To unpack how the quality of teaching might drive performance differences, the assessment asks children specific questions about their classroom environment and the clarity of instruction.

A bivariate analysis (which does not control for other factors) revealed that the learners of teachers who said they linked new content to prior knowledge scored significantly higher than their peers, revealed Arends. Encouragingly, the majority (77%) of teachers reported doing this. Other items in the supportive environment category, such as ‘encourage classroom discussion’ did not significantly predict performance.

To measure instructional clarity, researchers asked learners whether they agreed with statements like ‘I know what my teacher expects me to do’, ‘my teacher is easy to understand’ and ‘my teacher explains a topic again when we don’t understand’. A composite score of all the items in this category was also significantly linked to better performance, although the effect is much smaller.

The researchers were also interested in cognitive activation: an educator’s ability to challenge learners cognitively. Questions gauging cognitive activation included whether the teacher related lessons to the learners’ daily lives, brought interesting materials to class, or asked learners to explain their answers. This category was not correlated with performance, Arends said.

At the school level, TIMSS 2019 also looked at the role of principals’ leadership on learners’ achievements. In South Africa, the role of the principal has moved from one of management and administration to one focussed on improving teaching and learning, said the HSRC’s Dr Andrea Juan. This is in the context of dismantling the apartheid education system by implementing new policies and programmes to expand and integrate schools.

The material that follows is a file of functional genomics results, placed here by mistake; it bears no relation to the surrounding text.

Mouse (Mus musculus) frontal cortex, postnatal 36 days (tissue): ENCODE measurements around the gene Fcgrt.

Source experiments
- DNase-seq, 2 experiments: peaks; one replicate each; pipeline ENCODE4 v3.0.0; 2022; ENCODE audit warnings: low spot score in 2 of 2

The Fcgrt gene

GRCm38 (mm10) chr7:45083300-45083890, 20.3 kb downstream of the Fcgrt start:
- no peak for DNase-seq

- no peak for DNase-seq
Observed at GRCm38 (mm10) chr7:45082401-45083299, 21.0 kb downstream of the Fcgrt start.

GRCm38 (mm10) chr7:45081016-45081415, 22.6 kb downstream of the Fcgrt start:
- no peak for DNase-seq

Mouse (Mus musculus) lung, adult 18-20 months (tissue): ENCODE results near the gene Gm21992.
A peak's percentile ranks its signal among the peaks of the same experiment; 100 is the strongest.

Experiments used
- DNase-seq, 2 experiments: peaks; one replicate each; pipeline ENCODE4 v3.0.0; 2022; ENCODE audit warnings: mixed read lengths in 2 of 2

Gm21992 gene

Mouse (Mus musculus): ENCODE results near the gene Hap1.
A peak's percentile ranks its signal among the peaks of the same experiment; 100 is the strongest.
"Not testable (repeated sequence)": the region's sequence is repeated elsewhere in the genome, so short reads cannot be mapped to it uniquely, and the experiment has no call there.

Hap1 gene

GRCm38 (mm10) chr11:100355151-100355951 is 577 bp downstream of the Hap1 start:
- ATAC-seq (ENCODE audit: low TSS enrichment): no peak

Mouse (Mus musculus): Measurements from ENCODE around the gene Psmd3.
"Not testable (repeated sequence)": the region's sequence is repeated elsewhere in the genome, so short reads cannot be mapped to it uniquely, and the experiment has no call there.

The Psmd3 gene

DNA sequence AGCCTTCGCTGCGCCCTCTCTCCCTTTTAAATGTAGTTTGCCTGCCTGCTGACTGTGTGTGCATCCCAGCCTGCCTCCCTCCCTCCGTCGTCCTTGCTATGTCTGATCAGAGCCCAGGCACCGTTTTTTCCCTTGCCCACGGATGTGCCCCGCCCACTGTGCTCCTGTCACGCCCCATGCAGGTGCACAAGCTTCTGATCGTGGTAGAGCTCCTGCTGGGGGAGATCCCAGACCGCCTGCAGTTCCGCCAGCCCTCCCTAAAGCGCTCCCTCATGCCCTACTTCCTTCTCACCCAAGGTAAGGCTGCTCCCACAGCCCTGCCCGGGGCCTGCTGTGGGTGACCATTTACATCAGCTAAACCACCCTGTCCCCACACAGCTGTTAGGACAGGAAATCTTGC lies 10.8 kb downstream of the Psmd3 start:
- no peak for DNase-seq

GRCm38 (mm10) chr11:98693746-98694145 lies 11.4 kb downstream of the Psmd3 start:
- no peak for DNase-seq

The researchers measured management style by asking principals about their experience and training; whether they kept an orderly environment; and their instructional leadership. Juan noted that in private and no-fee schools, most principals had shorter tenures. The study found that principals with longer tenures (6 years or more) were correlated with higher learner outcomes in independent schools only.

“[I]nternational literature shows that principals with more than six years of experience had an association with higher achievement,” Juan said. “So why don’t we see this in public – no-fee- and fee-paying – schools?”

It is worth noting that cross-sectional analysis does not determine the direction of causation: in the case of principal tenure, for example, principals in independent schools may retain their positions because they are good at their jobs, rather than vice versa. Other factors affecting tenure (such as labour law) might also be at play.

Other TIMSS-estimated factors that might drive learner achievement are home influences, early educational environment and classroom context and curriculum. Juan noted a strong positive correlation between reported early childhood learning activities (based on parents’ responses to a home questionnaire) and children’s’ later educational outcomes.

Author: Andrea Teagle, a science writer in the HSRC’s Impact Centre

Researcher: Dr Vijay Reddy, Principal Investigator and National Research Coordinator of TIMSS South Africa.

Andrea Teagle